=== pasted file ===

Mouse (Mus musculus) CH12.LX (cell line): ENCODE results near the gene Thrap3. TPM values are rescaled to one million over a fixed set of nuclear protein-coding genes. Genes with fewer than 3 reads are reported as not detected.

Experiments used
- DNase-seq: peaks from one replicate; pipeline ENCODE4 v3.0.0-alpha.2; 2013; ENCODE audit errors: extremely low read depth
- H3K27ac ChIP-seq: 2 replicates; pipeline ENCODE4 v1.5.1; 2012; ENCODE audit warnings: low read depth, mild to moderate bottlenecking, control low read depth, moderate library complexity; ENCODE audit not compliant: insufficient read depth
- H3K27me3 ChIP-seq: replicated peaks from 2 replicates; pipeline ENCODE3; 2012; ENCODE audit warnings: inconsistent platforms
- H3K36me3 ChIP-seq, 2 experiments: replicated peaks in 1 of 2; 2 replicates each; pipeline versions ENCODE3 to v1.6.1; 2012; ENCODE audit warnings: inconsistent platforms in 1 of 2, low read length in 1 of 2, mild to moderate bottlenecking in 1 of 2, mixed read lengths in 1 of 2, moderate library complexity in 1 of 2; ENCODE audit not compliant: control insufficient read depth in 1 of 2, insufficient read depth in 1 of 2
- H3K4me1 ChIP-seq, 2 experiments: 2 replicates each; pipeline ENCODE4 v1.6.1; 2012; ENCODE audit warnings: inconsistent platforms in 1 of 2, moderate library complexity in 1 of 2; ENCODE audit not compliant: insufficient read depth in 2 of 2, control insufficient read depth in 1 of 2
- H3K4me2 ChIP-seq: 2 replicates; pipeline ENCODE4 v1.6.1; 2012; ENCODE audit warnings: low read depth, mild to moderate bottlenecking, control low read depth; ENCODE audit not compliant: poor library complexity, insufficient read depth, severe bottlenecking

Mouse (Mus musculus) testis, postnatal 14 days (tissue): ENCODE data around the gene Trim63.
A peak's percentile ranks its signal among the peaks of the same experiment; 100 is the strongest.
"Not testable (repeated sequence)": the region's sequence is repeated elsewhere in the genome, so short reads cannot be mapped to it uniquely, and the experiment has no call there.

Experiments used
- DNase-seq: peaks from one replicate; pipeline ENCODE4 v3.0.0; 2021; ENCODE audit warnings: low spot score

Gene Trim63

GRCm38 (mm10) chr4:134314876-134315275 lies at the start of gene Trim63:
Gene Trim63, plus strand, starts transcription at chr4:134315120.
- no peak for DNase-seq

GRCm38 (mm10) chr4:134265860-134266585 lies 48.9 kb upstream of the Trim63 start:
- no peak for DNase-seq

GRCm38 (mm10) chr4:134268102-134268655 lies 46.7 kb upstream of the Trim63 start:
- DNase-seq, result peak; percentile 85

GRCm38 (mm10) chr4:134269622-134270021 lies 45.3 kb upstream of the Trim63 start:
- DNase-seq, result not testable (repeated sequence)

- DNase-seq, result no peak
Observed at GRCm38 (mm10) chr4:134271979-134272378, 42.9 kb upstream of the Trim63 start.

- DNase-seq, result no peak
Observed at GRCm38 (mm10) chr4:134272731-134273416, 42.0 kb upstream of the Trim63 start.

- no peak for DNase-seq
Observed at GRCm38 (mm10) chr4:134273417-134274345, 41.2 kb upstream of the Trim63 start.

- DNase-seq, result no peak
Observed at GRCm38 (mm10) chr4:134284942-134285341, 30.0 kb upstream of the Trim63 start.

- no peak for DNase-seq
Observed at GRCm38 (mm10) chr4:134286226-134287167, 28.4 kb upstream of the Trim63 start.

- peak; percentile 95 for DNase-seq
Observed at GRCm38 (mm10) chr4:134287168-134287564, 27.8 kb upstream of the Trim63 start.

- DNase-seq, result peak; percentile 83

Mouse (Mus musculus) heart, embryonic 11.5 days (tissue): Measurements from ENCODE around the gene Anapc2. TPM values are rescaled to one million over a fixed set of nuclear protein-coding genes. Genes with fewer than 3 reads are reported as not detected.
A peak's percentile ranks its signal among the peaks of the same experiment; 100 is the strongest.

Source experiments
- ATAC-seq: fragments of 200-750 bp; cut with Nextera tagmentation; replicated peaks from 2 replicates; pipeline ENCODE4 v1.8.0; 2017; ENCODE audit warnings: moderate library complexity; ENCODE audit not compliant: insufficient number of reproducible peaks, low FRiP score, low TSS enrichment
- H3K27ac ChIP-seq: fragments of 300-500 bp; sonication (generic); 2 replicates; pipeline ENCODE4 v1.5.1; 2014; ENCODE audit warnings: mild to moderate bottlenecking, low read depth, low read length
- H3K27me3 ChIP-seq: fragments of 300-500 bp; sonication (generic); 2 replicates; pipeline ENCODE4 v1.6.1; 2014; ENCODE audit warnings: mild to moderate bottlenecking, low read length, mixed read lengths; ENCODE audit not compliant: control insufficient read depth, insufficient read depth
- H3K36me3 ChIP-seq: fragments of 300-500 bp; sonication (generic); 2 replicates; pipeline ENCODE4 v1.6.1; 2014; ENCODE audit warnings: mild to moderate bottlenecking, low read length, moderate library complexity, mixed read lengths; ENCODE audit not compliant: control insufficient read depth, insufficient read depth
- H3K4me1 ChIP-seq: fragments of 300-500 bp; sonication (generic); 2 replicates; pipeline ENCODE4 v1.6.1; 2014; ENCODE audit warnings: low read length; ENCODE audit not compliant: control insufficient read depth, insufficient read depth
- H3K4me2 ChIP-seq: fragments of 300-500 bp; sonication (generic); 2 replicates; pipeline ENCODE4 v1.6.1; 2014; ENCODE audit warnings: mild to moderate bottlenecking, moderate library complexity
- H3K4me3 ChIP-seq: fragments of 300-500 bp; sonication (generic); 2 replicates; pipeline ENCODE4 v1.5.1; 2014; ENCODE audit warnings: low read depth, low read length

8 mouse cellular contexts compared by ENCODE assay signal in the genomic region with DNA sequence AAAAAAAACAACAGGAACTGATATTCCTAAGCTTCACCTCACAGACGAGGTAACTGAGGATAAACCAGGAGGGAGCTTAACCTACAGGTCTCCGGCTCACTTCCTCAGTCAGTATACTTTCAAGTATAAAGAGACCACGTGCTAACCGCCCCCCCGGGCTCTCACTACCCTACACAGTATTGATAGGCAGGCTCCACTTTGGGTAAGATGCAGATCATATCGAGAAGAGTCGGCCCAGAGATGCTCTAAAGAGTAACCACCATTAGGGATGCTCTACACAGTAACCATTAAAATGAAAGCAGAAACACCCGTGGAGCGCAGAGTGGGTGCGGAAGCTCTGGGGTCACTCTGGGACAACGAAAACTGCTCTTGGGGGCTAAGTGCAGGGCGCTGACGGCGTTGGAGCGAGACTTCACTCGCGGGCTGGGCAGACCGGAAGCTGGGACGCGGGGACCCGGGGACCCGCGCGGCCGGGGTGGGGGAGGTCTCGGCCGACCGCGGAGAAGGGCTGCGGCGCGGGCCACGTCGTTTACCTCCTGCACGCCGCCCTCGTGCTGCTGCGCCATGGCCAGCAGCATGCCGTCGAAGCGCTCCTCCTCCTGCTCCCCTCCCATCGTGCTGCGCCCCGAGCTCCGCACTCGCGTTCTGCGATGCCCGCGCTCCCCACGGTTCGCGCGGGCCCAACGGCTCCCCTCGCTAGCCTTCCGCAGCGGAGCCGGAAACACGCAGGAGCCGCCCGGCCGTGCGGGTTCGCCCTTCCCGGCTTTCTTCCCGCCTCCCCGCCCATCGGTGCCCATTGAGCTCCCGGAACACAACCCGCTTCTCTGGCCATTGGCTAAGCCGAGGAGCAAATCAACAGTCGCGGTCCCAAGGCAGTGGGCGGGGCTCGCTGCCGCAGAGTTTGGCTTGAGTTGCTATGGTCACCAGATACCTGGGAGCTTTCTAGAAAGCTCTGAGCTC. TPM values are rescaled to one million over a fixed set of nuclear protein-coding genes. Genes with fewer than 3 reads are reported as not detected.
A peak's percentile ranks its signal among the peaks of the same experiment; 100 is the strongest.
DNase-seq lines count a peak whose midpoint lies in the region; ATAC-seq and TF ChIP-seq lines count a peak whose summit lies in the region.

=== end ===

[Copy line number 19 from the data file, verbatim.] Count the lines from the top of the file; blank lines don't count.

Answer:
- no peak for DNase-seq